Mini Picturebook Lesson 24: Leaf by Sandra Dieckmann

Notes

SynopsisA polar bear arrives in an unfamiliar habitat where he/she is feared by the other animals. Eventually they listen to polar bear’s story and help him/her return to his/her family.
Lesson accessvia url-link or QR-Code
Equipment tablet, phone or laptop, internet connection, perhaps headphones
Resourcesdictionary (online or paper), craft materials
Language SkillsListening and viewing, asking and writing questions
Cross-curricular LinksScience and geography
ValuesEmpathising, kindness and helping others, accepting and welcoming newcomers, tolerance, inclusion, overcoming fear of the unknown
World Event DayInternational Polar Bear Day

Step 1: Look at the Cover

NoticeWhat do you notice first on the front cover? Do you think this looks like a polar bear’s natural habitat? Where would you expect to see a polar bear?
Observe and countHow many different leaf shapes and colours can you see?
ResearchFind out three facts about polar bears. For example, where do they live, what do they eat and where do they sleep?
PredictWhere do you think the polar bear is and why do you think he/she is there? Why do you think the story is called Leaf?
Check Look up the meaning of these verbs: to dare, to flee, to fear, to stomp

Step 2 and Step 3: Listen and Watch

Part AListen and watch for general understanding and enjoyment.
Part BListen and watch again and answer the questions. Pause and replay when you need to.
Pause and look at the endpapers. Find a crow that is flying, swooping, pecking, cawing, standing.
Who does Sandra Dieckmann dedicate the book to?
On the first double spread, who sees polar bear first? How does crow describe the polar bear? What do you think crow is thinking? What do you think polar bear is thinking?
Where does polar bear make his home?
How do the other animals feel about the polar bear? Why do you think they are afraid of him/her?
Why do the animals name polar bear LEAF?
At the meeting of the crows and the animals, two different points of view are presented. How do the crows feel and what do they suggest? How do the animals feel? What do they decide?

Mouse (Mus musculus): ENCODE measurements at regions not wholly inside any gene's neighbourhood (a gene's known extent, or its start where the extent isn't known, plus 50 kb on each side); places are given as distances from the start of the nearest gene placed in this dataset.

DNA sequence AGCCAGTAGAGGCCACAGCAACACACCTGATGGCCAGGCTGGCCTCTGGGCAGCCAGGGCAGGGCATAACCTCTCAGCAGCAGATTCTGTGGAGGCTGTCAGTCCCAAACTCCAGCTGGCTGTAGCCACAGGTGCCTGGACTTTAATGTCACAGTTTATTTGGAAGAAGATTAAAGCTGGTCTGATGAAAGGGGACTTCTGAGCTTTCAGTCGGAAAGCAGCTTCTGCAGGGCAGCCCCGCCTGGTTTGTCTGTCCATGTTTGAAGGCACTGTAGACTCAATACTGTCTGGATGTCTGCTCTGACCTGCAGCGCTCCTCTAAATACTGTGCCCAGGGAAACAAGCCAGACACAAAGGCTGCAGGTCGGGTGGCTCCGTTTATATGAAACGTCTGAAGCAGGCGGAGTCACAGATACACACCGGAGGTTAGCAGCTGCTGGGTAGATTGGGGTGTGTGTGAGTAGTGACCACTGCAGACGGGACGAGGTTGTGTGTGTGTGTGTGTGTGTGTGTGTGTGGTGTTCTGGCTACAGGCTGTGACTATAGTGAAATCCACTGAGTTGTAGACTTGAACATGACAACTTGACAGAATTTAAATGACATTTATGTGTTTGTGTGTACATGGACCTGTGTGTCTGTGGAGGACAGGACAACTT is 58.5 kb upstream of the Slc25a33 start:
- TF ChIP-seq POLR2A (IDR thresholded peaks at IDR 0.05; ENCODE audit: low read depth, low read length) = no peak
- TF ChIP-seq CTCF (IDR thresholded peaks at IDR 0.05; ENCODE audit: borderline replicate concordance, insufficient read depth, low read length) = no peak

What does polar bear make with the leaves? Why?
When the crows listen to polar bear what does he/she tell them?
How do the crows help polar bear and what do they promise to do?
Who is LEAF reunited with at the end of the story?

Step 4: Add your Voice

Observe and calculateWatch the film again. Sandra Dieckmann explains that there is one more crow on each page. So, on the first double spread there is one crow, on the second double spread there are two crows, etc. How many crows are there altogether in the story? NB Do not include the crows on the front cover or on the endpapers. Use the pause feature to stop and count.
SpeculateWhy do you think Sandra Dieckmann includes crows in the story?
ResearchFind out how climate change and global warming in the Artic Circle are threatening polar bears.
DesignDo you know of any campaigns to help save animals, e.g. ‘Save the Rhino’ or ‘Save the Whale’? Design a slogan for polar bears. You can use some of these words or words of your own:
verbs: save, protect, be kind to, care for, give… a chance, matter
nouns: bears, rights
adjectives: fair, unfair
Take actionWhat can you do to help polar bears? Make an action plan with your friends or classmates. For example, Let’s join the WWF or a local protection group! We can organise a competition or sponsored run in our school and send the money to an organisation that protects polar bears. Look at some of these websites for ideas:
WWF – the global environment network: www.wwf.org
Friends of the Earth: www.foe.co.uk/
Greenpeace: www.greenpeace.org/international/en/
CreateWhat questions would you like to ask polar bear in the story? Write your questions in leaf shapes, cut them out and create a question wall at home or in your classroom and create a display. You can copy leaf shapes from Sandra Dieckmann’s activity page. As Sandra suggests, you could create a flying costume for Leaf by sticking your leaves on polar bear:
Download
ReviewWatch the read-aloud again and listen to the different words used to describe polar bear. For example, strange white creature. How do these words show the bear is different to the other animals and is unwelcome?
PersonaliseHow would you feel if you were separated from your family?
EmpathizeHas someone new ever arrived in your class or street? How did you feel? What did you do to welcome and help them?
ImagineChoose an illustration from Leaf and imagine the different noises you might hear.

Step 5: Share and Evaluate your work

ShareSend your work to your teacher or share in your virtual classroom.
EvaluateComplete the evaluation sheet to reflect on your learning.
Need Help ? Part A: Read and complete. You can write or say your answers. You can do this on your own, in pairs or in a class discussion.
Part B: Think about how well you did. Choose and draw the smiley face that fits best.

Teacher Notes

Want more?

1Sandra Dieckmann quotes Friedrich Schiller at the beginning of the story. He wrote a poem in 1785 called ‘Ode to Joy’ which Beethoven used in his Ninth Symphony in 1824. Watch a children’s orchestra performing the symphony. How does the music make you feel?
2Watch the film about a baby polar bear: Film 1 and Film 2.

THE END

©Ellis, G. & Gruenbaum, T. for PEPELT 2021

Leaf by Sandra Dieckmann published by Flying Eye Books 

Video © Sandra Diekmann